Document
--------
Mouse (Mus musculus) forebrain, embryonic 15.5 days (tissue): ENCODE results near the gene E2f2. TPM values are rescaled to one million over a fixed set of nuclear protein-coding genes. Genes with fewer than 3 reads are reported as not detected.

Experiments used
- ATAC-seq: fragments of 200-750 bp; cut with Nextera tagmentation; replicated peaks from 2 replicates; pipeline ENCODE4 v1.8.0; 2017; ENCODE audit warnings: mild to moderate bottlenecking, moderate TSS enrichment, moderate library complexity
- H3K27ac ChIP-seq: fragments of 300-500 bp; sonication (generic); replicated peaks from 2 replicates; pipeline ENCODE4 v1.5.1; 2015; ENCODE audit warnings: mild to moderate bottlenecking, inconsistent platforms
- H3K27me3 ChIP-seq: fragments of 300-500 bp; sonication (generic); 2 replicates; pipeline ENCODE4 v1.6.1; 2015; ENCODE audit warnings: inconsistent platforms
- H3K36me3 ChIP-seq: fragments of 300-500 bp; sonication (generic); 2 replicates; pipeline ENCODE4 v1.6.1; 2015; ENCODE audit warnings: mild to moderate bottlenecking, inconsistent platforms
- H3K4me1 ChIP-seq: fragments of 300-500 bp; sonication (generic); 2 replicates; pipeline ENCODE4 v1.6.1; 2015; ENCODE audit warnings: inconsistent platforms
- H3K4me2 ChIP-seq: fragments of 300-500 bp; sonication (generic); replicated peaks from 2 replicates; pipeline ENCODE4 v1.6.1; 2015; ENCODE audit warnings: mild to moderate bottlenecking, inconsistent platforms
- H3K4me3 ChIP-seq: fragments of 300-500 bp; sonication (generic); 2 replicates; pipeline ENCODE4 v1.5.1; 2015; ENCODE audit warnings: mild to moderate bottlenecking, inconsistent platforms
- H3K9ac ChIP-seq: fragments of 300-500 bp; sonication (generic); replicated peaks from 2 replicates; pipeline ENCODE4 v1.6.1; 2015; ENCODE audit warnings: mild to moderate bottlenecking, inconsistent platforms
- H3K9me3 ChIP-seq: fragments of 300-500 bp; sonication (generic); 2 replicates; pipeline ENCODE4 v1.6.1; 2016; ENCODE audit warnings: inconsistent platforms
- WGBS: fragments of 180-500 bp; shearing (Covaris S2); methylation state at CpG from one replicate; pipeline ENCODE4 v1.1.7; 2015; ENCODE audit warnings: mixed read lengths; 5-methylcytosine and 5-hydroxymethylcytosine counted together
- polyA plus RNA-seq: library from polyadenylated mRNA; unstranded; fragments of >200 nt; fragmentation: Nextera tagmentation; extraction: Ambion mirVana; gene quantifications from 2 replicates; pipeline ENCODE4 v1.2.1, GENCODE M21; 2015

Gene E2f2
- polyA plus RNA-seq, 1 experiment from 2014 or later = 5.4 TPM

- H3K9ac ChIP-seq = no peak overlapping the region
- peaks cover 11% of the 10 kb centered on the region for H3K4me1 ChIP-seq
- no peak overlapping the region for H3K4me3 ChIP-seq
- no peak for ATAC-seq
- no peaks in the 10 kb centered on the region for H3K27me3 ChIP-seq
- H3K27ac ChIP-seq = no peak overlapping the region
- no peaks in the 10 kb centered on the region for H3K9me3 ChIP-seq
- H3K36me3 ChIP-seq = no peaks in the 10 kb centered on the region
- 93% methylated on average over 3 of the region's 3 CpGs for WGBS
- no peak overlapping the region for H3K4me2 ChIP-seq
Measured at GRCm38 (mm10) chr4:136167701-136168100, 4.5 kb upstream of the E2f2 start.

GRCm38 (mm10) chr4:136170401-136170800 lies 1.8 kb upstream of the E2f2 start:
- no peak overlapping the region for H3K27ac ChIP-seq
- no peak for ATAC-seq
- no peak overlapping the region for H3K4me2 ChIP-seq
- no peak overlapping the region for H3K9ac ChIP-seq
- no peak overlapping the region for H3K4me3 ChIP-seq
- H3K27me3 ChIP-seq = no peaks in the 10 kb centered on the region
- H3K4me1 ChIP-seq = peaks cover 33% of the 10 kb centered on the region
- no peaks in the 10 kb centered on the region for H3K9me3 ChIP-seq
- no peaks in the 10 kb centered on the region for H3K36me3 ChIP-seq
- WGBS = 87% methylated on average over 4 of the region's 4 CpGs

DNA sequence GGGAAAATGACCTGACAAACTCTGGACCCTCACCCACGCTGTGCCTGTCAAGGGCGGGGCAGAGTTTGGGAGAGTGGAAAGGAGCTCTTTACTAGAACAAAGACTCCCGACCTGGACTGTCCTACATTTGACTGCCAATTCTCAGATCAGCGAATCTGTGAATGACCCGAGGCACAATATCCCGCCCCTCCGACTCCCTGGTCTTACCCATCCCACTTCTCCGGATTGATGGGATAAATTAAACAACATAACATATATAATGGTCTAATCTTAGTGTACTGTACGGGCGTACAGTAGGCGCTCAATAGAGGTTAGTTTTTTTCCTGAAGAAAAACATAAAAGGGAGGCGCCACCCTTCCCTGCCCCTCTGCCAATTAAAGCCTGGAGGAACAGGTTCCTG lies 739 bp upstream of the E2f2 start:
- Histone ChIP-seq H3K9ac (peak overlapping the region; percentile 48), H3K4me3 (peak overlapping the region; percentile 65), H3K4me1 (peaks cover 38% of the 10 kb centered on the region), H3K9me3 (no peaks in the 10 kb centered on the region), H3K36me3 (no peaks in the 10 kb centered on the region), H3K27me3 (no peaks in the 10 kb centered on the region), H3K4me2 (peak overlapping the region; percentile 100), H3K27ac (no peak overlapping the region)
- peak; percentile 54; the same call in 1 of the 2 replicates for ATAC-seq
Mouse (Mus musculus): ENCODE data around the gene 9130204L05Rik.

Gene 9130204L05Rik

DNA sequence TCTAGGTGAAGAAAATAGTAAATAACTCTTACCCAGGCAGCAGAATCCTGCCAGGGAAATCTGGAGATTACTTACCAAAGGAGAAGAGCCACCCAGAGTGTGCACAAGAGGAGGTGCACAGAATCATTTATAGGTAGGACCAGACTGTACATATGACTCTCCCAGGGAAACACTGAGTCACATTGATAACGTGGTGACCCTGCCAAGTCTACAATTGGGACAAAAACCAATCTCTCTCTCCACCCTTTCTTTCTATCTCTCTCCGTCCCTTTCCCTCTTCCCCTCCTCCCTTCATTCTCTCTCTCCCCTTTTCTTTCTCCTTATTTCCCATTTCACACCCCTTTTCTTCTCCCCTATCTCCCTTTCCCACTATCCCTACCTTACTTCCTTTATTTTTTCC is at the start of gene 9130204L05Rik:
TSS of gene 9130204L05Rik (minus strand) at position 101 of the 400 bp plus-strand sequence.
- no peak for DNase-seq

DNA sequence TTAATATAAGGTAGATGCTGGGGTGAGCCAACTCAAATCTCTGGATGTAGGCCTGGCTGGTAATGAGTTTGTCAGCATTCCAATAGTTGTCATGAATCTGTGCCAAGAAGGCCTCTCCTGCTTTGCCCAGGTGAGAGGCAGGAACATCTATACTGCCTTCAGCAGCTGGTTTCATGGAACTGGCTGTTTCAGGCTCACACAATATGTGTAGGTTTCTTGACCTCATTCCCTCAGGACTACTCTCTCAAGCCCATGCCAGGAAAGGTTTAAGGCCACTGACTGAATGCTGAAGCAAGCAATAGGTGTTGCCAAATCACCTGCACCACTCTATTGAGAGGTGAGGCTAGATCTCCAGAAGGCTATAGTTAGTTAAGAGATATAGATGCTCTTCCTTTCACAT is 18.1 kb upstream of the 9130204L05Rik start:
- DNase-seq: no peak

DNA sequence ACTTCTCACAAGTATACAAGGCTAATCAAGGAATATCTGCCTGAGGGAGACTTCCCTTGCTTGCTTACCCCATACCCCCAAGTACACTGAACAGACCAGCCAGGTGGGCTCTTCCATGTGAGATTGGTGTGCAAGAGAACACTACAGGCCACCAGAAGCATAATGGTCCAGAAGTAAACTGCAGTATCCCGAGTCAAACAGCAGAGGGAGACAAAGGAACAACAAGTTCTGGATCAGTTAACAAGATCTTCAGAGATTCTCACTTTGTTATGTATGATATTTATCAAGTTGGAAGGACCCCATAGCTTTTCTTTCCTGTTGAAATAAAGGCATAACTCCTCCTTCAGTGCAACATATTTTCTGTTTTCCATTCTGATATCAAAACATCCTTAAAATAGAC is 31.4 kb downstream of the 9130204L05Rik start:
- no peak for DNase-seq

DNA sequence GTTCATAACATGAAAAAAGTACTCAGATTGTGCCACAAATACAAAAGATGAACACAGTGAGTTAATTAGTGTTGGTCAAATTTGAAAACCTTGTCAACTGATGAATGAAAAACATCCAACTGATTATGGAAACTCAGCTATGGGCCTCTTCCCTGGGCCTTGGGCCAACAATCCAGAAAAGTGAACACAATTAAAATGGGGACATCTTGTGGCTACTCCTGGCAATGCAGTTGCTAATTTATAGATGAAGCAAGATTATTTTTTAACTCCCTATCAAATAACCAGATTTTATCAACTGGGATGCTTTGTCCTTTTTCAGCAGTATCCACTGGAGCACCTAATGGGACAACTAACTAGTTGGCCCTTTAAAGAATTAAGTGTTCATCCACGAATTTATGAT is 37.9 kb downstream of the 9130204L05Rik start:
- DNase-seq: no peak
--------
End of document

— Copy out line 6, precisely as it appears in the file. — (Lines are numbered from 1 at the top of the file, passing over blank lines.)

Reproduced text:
- H3K36me3 ChIP-seq: fragments of 300-500 bp; sonication (generic); 2 replicates; pipeline ENCODE4 v1.6.1; 2015; ENCODE audit warnings: mild to moderate bottlenecking, inconsistent platforms